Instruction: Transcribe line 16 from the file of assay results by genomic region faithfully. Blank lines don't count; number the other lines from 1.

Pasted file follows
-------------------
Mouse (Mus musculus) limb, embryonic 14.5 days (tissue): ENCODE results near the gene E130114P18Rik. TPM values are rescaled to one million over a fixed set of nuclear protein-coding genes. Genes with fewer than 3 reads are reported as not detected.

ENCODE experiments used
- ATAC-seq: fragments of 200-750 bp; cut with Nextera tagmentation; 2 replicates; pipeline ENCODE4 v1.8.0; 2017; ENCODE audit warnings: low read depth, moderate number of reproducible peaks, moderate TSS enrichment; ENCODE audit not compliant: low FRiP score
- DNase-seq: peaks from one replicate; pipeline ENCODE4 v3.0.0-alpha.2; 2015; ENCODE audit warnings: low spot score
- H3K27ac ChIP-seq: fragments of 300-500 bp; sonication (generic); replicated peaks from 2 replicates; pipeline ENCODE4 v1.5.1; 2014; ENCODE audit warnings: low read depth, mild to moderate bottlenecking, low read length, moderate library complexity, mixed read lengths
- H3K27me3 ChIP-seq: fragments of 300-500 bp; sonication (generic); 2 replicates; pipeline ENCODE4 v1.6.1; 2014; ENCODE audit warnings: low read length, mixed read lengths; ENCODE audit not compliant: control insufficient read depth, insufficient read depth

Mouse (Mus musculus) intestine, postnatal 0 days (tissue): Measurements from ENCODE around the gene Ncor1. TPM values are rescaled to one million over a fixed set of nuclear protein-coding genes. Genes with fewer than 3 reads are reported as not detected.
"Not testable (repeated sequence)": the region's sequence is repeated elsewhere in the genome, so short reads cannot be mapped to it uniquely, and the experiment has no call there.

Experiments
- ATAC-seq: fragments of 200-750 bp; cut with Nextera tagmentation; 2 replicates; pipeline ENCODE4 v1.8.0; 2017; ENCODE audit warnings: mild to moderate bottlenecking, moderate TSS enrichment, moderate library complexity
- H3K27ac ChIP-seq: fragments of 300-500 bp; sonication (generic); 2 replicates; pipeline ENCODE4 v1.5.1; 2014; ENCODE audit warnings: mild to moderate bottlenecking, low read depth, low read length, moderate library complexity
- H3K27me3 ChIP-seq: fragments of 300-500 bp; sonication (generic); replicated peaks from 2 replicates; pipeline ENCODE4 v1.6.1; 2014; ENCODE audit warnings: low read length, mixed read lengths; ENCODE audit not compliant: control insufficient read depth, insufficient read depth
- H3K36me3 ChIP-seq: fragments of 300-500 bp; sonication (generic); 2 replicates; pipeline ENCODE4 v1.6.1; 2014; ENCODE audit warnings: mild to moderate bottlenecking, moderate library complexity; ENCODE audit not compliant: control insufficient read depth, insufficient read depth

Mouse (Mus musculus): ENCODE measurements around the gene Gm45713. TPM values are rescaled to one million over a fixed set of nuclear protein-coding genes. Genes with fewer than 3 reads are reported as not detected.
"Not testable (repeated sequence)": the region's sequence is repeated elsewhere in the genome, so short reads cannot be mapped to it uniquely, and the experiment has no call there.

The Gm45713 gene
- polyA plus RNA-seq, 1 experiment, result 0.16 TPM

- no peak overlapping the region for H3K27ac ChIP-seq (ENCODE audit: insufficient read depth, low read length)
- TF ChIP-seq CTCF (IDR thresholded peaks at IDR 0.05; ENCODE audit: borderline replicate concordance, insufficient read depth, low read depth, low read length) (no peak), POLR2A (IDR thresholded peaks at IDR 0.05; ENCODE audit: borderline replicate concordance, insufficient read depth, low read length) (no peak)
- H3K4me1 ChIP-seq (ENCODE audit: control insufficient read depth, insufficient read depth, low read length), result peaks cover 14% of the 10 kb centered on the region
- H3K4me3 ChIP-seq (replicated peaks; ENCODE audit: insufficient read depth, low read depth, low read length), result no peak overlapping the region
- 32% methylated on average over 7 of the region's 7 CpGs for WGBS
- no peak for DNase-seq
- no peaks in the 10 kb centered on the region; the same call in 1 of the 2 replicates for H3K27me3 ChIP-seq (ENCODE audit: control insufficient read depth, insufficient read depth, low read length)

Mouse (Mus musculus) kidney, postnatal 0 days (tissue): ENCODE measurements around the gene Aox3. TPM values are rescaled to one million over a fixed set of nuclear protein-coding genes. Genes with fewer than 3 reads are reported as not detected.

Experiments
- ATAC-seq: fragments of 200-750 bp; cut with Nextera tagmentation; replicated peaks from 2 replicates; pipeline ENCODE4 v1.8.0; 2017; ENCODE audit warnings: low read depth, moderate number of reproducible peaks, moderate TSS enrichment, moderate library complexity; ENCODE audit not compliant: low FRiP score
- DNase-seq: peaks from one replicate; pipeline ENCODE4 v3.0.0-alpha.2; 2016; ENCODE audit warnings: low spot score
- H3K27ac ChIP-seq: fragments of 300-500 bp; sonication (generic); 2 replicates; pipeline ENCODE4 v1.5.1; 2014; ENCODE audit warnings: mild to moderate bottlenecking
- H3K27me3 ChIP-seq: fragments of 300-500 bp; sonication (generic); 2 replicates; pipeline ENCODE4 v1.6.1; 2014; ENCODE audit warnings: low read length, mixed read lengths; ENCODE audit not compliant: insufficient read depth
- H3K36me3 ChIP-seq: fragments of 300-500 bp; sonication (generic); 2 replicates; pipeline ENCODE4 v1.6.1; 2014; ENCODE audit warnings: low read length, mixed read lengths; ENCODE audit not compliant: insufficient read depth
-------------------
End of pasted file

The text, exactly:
The Gm45713 gene